Arthur as outcome

Arthur Mr. Ratburn Gay

I was surprised and delighted to see that Mr. Ratburn, a demanding and very caring third grade teacher in the cartoon town of Ellwood City, has found love and gotten married. Mr. Ratburn is mostly a supporting character in PBS’s Arthur, a wonderful children’s television show centered on a bunch of anthropomorphic animal children. Based on the already classic children’s books by Marc Brown, it’s run for more than twenty years.

I loved watching it with my kids when they were of age. We even got to meet Marc Brown when he visited town to sign books at A Whale of a Tale, our favorite childen’s Image result for john lewis on pbs arthurbookstore. Brown was a little shy, but warm, and clearly very kind–like the tv show. He said he wanted children to see a world in which they would be loved and accepted. Alas, I stopped watching when my kids grew out of cartoons. (I missed, for example, the guest appearance of Representative John Lewis [at right], as a cartoon bear congressman.) Sigh!

In the new story, the third graders are worried when they think that Mr. Ratburn will be marrying someone harsh and demanding, particularly concerned that their teacher will take out his frustrations on his students with more onerous homework assignments. They’re happy to learn that Mr. Ratburn’s partner is someone nice, an aardvark who makes chocolate. No Supreme Court cases are quoted, and the word “homogamy” doesn’t come up. At end, the children are troubled only by how poorly the adults dance.

The nonchalance about the Ratburn nuptial reflects and promotes changing social attitudes. A court legalized same sex marriage in Massachusetts just fifteen years ago, and the decision, Goodrich v. Dept. of Public Health, 798 N.E.2d 941 (Mass. 2003), generated a harsh blowback from religious conservatives.  Fewer than a third of Americans then supported same sex marriage, and the Goodridges paid a price for leading the way. But the world changes, and the arc of the moral universe can be bent toward justice.

These days, just over 60 percent of Americans support same sex unions, including only about 44 percent of Republicans. It’s not surprising that religious conservatives used the show to rail about both deteriorating social norms and funding public television (like this or this), but the criticisms were not echoed in more mainstream outlets, and there’s no report that PBS refused to air the show anywhere.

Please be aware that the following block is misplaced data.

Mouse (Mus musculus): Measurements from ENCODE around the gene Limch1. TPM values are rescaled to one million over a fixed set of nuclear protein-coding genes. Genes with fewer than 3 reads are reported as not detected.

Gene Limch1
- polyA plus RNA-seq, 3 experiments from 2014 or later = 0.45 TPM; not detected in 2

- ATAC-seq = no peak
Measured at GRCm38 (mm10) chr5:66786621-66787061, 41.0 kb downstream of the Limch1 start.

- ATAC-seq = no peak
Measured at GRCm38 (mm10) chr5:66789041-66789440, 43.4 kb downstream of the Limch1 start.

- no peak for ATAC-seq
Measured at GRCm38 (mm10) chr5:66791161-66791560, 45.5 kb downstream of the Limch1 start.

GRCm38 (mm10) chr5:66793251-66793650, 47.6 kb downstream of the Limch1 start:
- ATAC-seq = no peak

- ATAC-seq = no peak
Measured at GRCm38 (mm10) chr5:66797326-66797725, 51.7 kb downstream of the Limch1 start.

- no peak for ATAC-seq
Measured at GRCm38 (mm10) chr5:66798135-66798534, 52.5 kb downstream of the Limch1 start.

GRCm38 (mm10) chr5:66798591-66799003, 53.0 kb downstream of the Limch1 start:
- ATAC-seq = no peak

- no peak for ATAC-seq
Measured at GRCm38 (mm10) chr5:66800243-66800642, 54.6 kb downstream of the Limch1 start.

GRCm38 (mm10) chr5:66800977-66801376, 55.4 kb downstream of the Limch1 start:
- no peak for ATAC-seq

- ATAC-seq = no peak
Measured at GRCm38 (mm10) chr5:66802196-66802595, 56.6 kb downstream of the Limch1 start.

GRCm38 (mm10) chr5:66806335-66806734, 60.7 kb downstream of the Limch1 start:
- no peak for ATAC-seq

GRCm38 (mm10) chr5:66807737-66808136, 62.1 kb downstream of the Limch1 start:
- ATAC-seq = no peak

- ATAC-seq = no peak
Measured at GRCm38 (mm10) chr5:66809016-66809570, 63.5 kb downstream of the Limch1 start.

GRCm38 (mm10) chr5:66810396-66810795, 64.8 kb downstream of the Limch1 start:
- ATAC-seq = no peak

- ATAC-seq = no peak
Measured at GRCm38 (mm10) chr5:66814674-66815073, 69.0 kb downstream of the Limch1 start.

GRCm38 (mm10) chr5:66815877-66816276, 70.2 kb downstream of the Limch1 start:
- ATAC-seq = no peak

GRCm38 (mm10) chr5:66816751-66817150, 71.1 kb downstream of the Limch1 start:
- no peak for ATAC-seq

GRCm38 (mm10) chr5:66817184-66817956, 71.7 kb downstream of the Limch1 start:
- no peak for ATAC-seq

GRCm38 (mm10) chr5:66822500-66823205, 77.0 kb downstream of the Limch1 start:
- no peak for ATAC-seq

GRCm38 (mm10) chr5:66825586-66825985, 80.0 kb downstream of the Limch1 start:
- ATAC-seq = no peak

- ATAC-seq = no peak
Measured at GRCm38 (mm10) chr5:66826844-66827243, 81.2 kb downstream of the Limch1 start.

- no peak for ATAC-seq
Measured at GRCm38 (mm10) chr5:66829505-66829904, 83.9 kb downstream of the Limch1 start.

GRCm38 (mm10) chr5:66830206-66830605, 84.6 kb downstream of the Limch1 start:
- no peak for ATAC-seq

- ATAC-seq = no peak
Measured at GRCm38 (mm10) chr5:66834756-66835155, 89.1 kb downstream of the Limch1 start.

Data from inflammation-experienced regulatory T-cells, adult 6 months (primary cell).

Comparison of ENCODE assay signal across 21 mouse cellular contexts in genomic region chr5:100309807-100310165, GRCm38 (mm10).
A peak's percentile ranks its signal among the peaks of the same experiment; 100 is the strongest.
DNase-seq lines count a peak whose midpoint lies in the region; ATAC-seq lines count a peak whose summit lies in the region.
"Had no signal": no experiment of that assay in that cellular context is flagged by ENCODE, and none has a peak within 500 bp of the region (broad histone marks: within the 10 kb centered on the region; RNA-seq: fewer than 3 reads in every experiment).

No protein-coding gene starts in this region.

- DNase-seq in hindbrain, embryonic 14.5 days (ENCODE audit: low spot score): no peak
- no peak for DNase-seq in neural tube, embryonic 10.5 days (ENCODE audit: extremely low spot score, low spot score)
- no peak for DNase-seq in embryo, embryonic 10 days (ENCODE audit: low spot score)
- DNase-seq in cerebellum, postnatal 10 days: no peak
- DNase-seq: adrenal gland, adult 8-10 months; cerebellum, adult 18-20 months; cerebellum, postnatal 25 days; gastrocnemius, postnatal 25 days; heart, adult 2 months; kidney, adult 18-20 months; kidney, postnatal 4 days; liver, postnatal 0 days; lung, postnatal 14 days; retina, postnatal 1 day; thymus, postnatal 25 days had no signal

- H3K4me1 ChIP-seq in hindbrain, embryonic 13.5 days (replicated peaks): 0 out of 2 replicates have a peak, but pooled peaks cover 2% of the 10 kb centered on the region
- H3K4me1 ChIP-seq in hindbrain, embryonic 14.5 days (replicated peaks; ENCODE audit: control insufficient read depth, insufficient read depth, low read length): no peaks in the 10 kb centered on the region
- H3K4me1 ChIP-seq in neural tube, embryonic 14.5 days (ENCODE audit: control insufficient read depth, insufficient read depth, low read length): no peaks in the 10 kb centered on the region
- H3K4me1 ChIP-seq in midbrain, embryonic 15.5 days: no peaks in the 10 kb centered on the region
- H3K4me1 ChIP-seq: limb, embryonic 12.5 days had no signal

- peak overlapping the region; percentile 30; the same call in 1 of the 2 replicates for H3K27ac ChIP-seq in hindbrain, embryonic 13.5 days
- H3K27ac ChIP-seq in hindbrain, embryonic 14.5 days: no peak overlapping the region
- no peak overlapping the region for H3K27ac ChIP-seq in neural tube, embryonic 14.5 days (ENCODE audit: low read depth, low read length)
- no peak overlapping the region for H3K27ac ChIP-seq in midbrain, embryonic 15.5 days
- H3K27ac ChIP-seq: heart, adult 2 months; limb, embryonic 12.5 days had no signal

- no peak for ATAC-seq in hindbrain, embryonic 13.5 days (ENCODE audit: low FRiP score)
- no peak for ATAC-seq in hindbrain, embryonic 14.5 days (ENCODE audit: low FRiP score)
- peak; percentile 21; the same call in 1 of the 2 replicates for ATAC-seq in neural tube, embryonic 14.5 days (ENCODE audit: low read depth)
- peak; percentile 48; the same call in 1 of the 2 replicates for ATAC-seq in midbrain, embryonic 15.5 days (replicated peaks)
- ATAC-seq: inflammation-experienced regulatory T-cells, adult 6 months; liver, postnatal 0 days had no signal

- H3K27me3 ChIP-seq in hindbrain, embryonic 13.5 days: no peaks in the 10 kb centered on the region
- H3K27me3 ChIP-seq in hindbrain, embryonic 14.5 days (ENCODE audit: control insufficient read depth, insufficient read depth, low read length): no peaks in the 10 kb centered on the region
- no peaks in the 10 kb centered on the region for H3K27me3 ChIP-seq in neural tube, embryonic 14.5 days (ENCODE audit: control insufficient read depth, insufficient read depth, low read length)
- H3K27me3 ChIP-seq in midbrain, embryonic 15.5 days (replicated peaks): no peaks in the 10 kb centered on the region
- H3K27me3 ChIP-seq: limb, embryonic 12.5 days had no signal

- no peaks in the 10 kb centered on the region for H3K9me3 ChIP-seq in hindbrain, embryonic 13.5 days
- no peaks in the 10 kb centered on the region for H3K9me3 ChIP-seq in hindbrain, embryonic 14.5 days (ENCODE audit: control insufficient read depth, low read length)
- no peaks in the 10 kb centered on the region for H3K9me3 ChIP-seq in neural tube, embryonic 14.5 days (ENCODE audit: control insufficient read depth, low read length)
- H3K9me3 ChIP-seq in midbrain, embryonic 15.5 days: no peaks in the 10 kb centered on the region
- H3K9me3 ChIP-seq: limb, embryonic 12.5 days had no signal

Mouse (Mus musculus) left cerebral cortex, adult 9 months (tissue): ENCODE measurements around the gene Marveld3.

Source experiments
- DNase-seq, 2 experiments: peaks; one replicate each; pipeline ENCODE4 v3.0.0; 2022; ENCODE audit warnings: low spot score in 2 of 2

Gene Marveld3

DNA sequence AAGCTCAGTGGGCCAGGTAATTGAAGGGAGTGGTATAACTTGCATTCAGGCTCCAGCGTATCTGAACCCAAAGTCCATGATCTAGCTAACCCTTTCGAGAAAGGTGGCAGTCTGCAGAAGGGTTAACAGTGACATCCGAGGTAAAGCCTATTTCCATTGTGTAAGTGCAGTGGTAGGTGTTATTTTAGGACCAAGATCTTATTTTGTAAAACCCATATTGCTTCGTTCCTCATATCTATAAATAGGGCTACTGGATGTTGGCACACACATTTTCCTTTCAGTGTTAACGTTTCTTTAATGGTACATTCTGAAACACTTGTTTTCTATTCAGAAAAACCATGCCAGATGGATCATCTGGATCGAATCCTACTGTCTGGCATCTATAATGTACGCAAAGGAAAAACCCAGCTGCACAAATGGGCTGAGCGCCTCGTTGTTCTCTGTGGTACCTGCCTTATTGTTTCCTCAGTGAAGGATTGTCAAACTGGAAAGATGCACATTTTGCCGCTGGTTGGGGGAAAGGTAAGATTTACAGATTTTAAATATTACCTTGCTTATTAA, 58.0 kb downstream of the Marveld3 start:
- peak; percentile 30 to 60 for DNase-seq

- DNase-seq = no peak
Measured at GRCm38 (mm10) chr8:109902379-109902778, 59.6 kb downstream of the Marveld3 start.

When it becomes a little easier for gays and lesbians to come out, more people are able to see that they already know friends, family, and coworkers with different sexual orientations. More people, gay and straight, have attended same sex weddings–just like the one in Ellwood City. This makes it a little bit easier for gay people to come out….and so on.

At the moment, there are mixed signs of progress. Pete Buttigieg, an openly gay candidate for the Democratic presidential nomination take much more flack for his experience and his ideas than his sexuality. (Note: an effort to fabricate evidence of his sexual immorality collapsed in spectacular fashion.) But today, May 17, the House of Representatives passed legislation affording protection against discrimination to LGBT people, but the bill is extremely unlikely to make it through the Senate, and only 21 states prohibit discrimination on the basis of sexuality.

The Ratburn marriage is a small step forward in what will continue to be a very long march.

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About David S. Meyer

Author and professor of Sociology and Political Science at the University of California, Irvine
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